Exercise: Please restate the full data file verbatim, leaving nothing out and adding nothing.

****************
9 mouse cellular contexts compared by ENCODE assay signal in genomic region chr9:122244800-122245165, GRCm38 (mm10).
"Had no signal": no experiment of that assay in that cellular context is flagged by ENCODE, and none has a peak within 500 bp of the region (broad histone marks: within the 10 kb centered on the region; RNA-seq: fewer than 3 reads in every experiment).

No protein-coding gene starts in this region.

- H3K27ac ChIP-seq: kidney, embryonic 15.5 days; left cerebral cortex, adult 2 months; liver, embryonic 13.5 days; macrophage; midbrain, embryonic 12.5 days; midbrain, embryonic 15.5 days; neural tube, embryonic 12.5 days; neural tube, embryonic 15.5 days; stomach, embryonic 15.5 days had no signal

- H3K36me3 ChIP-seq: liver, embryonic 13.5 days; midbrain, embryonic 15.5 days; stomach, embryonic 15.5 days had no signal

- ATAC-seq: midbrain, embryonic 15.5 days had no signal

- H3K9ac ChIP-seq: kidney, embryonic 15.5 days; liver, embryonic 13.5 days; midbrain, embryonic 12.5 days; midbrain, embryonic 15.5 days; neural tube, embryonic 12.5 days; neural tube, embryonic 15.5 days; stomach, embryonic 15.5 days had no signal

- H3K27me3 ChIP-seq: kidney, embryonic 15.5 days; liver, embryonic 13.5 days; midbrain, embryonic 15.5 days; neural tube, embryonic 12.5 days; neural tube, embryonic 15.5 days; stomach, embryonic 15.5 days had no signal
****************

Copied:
9 mouse cellular contexts compared by ENCODE assay signal in genomic region chr9:122244800-122245165, GRCm38 (mm10).
"Had no signal": no experiment of that assay in that cellular context is flagged by ENCODE, and none has a peak within 500 bp of the region (broad histone marks: within the 10 kb centered on the region; RNA-seq: fewer than 3 reads in every experiment).

No protein-coding gene starts in this region.

- H3K27ac ChIP-seq: kidney, embryonic 15.5 days; left cerebral cortex, adult 2 months; liver, embryonic 13.5 days; macrophage; midbrain, embryonic 12.5 days; midbrain, embryonic 15.5 days; neural tube, embryonic 12.5 days; neural tube, embryonic 15.5 days; stomach, embryonic 15.5 days had no signal

- H3K36me3 ChIP-seq: liver, embryonic 13.5 days; midbrain, embryonic 15.5 days; stomach, embryonic 15.5 days had no signal

- ATAC-seq: midbrain, embryonic 15.5 days had no signal

- H3K9ac ChIP-seq: kidney, embryonic 15.5 days; liver, embryonic 13.5 days; midbrain, embryonic 12.5 days; midbrain, embryonic 15.5 days; neural tube, embryonic 12.5 days; neural tube, embryonic 15.5 days; stomach, embryonic 15.5 days had no signal

- H3K27me3 ChIP-seq: kidney, embryonic 15.5 days; liver, embryonic 13.5 days; midbrain, embryonic 15.5 days; neural tube, embryonic 12.5 days; neural tube, embryonic 15.5 days; stomach, embryonic 15.5 days had no signal